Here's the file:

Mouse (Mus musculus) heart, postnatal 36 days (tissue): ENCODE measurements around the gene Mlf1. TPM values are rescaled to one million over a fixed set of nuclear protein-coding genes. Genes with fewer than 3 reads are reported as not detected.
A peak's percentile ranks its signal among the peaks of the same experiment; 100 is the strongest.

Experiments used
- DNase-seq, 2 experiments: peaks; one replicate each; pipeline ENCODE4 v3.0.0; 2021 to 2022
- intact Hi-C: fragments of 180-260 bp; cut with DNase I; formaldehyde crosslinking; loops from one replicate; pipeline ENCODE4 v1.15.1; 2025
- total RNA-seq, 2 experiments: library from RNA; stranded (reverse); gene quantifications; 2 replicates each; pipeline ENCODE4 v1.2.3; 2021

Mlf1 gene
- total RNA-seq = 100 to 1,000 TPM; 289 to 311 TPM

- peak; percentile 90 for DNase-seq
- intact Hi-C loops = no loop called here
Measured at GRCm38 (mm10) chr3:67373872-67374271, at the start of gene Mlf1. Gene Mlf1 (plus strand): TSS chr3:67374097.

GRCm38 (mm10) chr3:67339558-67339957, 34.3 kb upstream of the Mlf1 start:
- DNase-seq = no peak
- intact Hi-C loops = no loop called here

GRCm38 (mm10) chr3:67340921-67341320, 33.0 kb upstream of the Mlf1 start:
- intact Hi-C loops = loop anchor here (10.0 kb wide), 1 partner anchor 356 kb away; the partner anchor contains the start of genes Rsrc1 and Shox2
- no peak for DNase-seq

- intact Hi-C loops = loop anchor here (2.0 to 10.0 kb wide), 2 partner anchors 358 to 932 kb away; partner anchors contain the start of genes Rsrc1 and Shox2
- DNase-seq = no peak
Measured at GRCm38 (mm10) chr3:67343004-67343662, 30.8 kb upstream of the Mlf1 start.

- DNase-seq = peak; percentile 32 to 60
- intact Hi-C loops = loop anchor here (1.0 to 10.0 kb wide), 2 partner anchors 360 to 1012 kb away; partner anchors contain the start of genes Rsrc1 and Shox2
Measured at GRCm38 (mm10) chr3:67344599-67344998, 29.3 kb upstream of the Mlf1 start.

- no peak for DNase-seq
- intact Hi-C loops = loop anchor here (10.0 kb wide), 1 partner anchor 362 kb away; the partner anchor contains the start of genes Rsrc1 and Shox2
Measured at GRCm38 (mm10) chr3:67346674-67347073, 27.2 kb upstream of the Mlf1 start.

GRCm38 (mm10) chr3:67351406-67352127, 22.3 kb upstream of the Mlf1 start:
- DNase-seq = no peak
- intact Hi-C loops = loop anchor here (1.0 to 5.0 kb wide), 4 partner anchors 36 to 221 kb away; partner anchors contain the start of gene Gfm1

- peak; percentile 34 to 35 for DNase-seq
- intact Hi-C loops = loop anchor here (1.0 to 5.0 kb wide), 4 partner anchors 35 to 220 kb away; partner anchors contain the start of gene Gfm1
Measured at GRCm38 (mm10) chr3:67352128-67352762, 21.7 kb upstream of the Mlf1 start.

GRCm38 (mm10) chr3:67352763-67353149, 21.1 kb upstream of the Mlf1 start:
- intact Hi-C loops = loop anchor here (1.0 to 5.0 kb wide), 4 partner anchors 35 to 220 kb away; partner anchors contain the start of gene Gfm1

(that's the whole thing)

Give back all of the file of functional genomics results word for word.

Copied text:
Mouse (Mus musculus) heart, postnatal 36 days (tissue): ENCODE measurements around the gene Mlf1. TPM values are rescaled to one million over a fixed set of nuclear protein-coding genes. Genes with fewer than 3 reads are reported as not detected.
A peak's percentile ranks its signal among the peaks of the same experiment; 100 is the strongest.

Experiments used
- DNase-seq, 2 experiments: peaks; one replicate each; pipeline ENCODE4 v3.0.0; 2021 to 2022
- intact Hi-C: fragments of 180-260 bp; cut with DNase I; formaldehyde crosslinking; loops from one replicate; pipeline ENCODE4 v1.15.1; 2025
- total RNA-seq, 2 experiments: library from RNA; stranded (reverse); gene quantifications; 2 replicates each; pipeline ENCODE4 v1.2.3; 2021

Mlf1 gene
- total RNA-seq = 100 to 1,000 TPM; 289 to 311 TPM

- peak; percentile 90 for DNase-seq
- intact Hi-C loops = no loop called here
Measured at GRCm38 (mm10) chr3:67373872-67374271, at the start of gene Mlf1. Gene Mlf1 (plus strand): TSS chr3:67374097.

GRCm38 (mm10) chr3:67339558-67339957, 34.3 kb upstream of the Mlf1 start:
- DNase-seq = no peak
- intact Hi-C loops = no loop called here

GRCm38 (mm10) chr3:67340921-67341320, 33.0 kb upstream of the Mlf1 start:
- intact Hi-C loops = loop anchor here (10.0 kb wide), 1 partner anchor 356 kb away; the partner anchor contains the start of genes Rsrc1 and Shox2
- no peak for DNase-seq

- intact Hi-C loops = loop anchor here (2.0 to 10.0 kb wide), 2 partner anchors 358 to 932 kb away; partner anchors contain the start of genes Rsrc1 and Shox2
- DNase-seq = no peak
Measured at GRCm38 (mm10) chr3:67343004-67343662, 30.8 kb upstream of the Mlf1 start.

- DNase-seq = peak; percentile 32 to 60
- intact Hi-C loops = loop anchor here (1.0 to 10.0 kb wide), 2 partner anchors 360 to 1012 kb away; partner anchors contain the start of genes Rsrc1 and Shox2
Measured at GRCm38 (mm10) chr3:67344599-67344998, 29.3 kb upstream of the Mlf1 start.

- no peak for DNase-seq
- intact Hi-C loops = loop anchor here (10.0 kb wide), 1 partner anchor 362 kb away; the partner anchor contains the start of genes Rsrc1 and Shox2
Measured at GRCm38 (mm10) chr3:67346674-67347073, 27.2 kb upstream of the Mlf1 start.

GRCm38 (mm10) chr3:67351406-67352127, 22.3 kb upstream of the Mlf1 start:
- DNase-seq = no peak
- intact Hi-C loops = loop anchor here (1.0 to 5.0 kb wide), 4 partner anchors 36 to 221 kb away; partner anchors contain the start of gene Gfm1

- peak; percentile 34 to 35 for DNase-seq
- intact Hi-C loops = loop anchor here (1.0 to 5.0 kb wide), 4 partner anchors 35 to 220 kb away; partner anchors contain the start of gene Gfm1
Measured at GRCm38 (mm10) chr3:67352128-67352762, 21.7 kb upstream of the Mlf1 start.

GRCm38 (mm10) chr3:67352763-67353149, 21.1 kb upstream of the Mlf1 start:
- intact Hi-C loops = loop anchor here (1.0 to 5.0 kb wide), 4 partner anchors 35 to 220 kb away; partner anchors contain the start of gene Gfm1